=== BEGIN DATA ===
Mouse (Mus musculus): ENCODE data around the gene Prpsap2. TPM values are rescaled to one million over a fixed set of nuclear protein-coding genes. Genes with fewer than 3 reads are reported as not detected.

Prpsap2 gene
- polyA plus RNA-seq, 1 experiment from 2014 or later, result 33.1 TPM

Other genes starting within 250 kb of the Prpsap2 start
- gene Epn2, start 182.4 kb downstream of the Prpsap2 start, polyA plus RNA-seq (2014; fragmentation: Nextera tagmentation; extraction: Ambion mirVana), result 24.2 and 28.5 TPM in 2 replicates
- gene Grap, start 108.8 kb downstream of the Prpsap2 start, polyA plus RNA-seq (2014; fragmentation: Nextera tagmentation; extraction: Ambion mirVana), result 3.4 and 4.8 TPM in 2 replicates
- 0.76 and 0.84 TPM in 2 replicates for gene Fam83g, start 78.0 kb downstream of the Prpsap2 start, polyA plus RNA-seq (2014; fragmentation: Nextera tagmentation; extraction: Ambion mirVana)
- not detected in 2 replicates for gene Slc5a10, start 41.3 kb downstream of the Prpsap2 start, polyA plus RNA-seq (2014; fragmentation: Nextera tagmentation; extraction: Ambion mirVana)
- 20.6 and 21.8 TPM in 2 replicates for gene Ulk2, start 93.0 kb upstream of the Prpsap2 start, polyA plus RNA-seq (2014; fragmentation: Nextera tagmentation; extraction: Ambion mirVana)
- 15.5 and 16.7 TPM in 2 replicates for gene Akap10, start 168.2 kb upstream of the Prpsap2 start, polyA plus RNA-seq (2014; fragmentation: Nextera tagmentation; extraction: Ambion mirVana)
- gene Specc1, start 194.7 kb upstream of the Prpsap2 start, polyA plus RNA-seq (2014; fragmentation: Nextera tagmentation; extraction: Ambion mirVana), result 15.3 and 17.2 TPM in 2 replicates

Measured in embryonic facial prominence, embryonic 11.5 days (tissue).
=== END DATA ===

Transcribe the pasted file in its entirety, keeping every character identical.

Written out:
Mouse (Mus musculus): ENCODE data around the gene Prpsap2. TPM values are rescaled to one million over a fixed set of nuclear protein-coding genes. Genes with fewer than 3 reads are reported as not detected.

Prpsap2 gene
- polyA plus RNA-seq, 1 experiment from 2014 or later, result 33.1 TPM

Other genes starting within 250 kb of the Prpsap2 start
- gene Epn2, start 182.4 kb downstream of the Prpsap2 start, polyA plus RNA-seq (2014; fragmentation: Nextera tagmentation; extraction: Ambion mirVana), result 24.2 and 28.5 TPM in 2 replicates
- gene Grap, start 108.8 kb downstream of the Prpsap2 start, polyA plus RNA-seq (2014; fragmentation: Nextera tagmentation; extraction: Ambion mirVana), result 3.4 and 4.8 TPM in 2 replicates
- 0.76 and 0.84 TPM in 2 replicates for gene Fam83g, start 78.0 kb downstream of the Prpsap2 start, polyA plus RNA-seq (2014; fragmentation: Nextera tagmentation; extraction: Ambion mirVana)
- not detected in 2 replicates for gene Slc5a10, start 41.3 kb downstream of the Prpsap2 start, polyA plus RNA-seq (2014; fragmentation: Nextera tagmentation; extraction: Ambion mirVana)
- 20.6 and 21.8 TPM in 2 replicates for gene Ulk2, start 93.0 kb upstream of the Prpsap2 start, polyA plus RNA-seq (2014; fragmentation: Nextera tagmentation; extraction: Ambion mirVana)
- 15.5 and 16.7 TPM in 2 replicates for gene Akap10, start 168.2 kb upstream of the Prpsap2 start, polyA plus RNA-seq (2014; fragmentation: Nextera tagmentation; extraction: Ambion mirVana)
- gene Specc1, start 194.7 kb upstream of the Prpsap2 start, polyA plus RNA-seq (2014; fragmentation: Nextera tagmentation; extraction: Ambion mirVana), result 15.3 and 17.2 TPM in 2 replicates

Measured in embryonic facial prominence, embryonic 11.5 days (tissue).